If you’re like most consumers, you ignore car dealership commercials because most are so obnoxious. But new consumer research begs to differ – not that you ignore the radio and television spots, but why. According to a C+R Research study, the problem is the medium, not the message. “Auto dealers are wasting their money on advertising, especially radio, TV, and direct,” MediaPost reported September 29, because, says the study, “[c]onsumers find them neither helpful or trustworthy.”
The biggest, most trusted and most helpful influencers, the study claims, are websites – manufacturer websites, expert review websites, independent research websites, newspaper websites, and search engines, which take you to still more websites. Nearly half of the 1,000 respondents – 49 percent – said that search engines are influential, with 46 percent claiming to be influenced by manufacturer websites and 42 percent by dealer websites. Respondents also said they preferred independent websites where they can find side-by-side comparisons of vehicles and dealerships.
These findings no doubt pleased Cars.com, which sponsored the survey and just happens to be a website.
But several flaws in the study’s structure suggest that the sponsors should perhaps curb their enthusiasm.
One is that the survey was conducted completely online. Had it been conducted by phone, it could conceivably have reached consumers who weren’t so prone to be online so much of the time, and results might have been different.
Another is that it apparently deals with consumers who already have a mental short list of makes and models they want to research. “Consumers can be overwhelmed by automotive content, but rather than tune it all out, they’re selecting the pieces that are most valuable to them,” said Simon Tiffen, senior manager of advertiser insights at Cars.com, the study’s sponsor. That selection process continues when shoppers go online, but it starts before then.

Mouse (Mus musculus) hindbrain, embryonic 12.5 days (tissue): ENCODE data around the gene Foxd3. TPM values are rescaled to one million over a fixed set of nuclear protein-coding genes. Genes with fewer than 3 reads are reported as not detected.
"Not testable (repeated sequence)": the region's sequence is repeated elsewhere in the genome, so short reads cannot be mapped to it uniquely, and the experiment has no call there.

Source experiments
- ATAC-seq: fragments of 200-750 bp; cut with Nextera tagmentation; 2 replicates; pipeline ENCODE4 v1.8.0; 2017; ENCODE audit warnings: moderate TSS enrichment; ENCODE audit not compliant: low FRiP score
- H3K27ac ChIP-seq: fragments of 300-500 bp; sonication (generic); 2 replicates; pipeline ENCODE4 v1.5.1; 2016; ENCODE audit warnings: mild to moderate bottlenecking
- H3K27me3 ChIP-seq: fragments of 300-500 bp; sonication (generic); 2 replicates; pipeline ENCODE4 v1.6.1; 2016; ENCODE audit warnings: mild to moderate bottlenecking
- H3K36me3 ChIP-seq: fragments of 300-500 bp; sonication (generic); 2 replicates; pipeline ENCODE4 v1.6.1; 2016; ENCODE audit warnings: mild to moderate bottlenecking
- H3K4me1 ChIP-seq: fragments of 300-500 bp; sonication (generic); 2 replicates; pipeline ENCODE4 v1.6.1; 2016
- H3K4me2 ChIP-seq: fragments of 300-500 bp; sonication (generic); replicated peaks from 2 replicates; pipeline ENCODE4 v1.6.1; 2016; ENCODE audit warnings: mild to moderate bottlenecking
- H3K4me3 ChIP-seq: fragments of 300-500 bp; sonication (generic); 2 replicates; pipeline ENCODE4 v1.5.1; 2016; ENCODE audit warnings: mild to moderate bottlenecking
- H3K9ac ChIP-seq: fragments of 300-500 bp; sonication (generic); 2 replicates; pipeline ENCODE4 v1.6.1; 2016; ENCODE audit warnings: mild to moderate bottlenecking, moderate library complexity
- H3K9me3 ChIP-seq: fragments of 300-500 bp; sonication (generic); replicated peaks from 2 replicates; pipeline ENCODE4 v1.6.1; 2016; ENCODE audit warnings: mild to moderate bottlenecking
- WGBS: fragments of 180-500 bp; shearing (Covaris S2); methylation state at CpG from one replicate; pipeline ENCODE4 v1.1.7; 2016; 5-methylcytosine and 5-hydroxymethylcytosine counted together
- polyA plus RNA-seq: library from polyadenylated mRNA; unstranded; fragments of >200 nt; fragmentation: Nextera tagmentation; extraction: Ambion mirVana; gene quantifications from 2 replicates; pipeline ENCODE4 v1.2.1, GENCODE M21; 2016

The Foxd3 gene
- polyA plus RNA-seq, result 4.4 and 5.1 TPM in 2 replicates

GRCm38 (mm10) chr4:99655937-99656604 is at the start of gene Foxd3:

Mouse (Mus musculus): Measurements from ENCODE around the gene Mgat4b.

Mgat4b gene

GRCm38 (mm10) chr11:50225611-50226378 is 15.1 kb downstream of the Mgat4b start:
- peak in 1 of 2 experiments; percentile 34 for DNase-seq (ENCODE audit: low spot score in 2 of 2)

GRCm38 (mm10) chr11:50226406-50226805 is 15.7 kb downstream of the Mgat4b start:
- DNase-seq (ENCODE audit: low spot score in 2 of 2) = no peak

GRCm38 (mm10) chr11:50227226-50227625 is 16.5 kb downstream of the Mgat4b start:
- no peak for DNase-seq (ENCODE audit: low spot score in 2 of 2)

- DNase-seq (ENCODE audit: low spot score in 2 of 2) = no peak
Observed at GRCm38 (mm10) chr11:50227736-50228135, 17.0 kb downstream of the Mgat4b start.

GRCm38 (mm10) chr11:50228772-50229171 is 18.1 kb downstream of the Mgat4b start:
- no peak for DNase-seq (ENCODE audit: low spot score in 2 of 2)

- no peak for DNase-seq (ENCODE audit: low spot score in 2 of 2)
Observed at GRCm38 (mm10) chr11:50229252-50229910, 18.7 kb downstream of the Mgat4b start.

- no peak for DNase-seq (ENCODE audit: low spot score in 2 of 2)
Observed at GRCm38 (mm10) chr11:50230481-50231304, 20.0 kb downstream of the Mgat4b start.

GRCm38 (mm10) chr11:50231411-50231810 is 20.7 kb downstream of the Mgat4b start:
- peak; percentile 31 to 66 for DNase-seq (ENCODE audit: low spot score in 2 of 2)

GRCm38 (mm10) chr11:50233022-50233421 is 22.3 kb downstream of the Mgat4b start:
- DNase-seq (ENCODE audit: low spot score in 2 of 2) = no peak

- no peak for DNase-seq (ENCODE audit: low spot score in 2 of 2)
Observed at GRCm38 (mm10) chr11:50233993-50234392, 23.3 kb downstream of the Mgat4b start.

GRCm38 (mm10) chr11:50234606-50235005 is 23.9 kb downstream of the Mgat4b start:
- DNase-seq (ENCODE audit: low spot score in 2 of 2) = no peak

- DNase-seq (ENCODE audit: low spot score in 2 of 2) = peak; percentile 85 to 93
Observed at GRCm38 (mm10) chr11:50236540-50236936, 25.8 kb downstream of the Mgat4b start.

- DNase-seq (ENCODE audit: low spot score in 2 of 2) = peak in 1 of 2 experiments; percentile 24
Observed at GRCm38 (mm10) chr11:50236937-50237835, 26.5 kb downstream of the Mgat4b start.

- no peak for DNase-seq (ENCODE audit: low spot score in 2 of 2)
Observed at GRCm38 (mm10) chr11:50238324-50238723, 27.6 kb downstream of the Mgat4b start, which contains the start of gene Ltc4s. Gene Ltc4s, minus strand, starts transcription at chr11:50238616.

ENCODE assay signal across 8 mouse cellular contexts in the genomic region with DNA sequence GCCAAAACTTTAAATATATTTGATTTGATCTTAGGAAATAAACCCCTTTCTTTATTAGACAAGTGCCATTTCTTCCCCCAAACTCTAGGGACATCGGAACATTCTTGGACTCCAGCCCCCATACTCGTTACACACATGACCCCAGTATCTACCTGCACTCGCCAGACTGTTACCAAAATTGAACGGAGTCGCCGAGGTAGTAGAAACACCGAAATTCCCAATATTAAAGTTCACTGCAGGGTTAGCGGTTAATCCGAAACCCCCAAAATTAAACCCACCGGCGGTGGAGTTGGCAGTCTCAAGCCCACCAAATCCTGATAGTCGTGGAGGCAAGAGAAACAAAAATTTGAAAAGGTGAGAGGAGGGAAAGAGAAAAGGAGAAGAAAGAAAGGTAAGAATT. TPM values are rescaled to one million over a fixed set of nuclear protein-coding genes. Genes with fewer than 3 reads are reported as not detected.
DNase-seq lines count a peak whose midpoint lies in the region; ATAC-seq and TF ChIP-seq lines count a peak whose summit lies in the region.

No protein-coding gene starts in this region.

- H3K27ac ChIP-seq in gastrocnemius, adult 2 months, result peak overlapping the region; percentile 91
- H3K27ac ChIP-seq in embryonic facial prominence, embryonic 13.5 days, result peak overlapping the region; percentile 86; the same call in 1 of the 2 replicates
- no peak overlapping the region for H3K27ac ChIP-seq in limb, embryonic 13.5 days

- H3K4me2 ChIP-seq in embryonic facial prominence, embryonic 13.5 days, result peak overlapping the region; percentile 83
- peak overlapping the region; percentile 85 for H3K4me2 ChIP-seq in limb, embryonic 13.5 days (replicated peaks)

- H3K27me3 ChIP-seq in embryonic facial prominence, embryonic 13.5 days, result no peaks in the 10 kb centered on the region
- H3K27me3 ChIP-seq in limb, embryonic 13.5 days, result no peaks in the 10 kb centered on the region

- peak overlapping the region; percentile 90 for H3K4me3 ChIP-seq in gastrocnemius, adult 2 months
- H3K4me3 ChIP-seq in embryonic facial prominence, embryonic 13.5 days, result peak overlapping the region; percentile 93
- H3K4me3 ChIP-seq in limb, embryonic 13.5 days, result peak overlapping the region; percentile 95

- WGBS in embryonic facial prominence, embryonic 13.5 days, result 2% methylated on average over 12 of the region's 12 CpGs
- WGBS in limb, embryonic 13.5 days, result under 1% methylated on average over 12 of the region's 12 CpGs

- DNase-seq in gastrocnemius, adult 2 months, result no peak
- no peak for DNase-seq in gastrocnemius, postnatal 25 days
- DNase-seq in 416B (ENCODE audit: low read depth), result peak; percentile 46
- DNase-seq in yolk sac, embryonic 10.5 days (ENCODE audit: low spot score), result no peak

Still a third, related, flaw in the study is that historically, consumers don’t like to admit to being so gullible as to be influenced by broadcast commercials, so they often lie about it – to researchers, to themselves, or to both. As commenter David Grism of Exact Media noted,
As a marketer I’ve long know if you ask consumers whether TV ads influenced their purchase decision (especially in mature categories and major purchases like cars), they will overwhelming say “no.” Think about it. Few people will say, “I saw the great new Volkswagen ad, so I went out and dropped 30 grand on one!” Instead, they’ll attribute their purchase to a very rational and data-based process of scouring expert reviews, independent research sites, and the like. This study is flawed, and almost certainly understates the impact of advertising in influencing buying decisions (and over-states [sic] the impact of left-brain pursuits).
Which brings us to the fourth flaw – assuming that buying a car is a perfectly rational decision. As a high-cost, high-commitment purchase decision, car selection should be based solely on reason and logic. It should be, but, like buying a house (an even higher-cost and higher-commitment purchase decision), it isn’t. That’s where good advertising, usually at the manufacturer level, and experience – having owned a make of car or having driven it at the dealership – and, as the study itself notes, “just noticing a car on the street” come in.
So if you’re a car dealer, work on that website of yours. Build up those incoming links from trusted websites, sponsored-link campaigns and SEO programs to increase your search engine visibility; after all, “68 percent of respondents said they used online sources to fine [sic]” dealerships, the study notes.
But before you prematurely scrap your radio and television advertising, you might try making it just a little bit less obnoxious.
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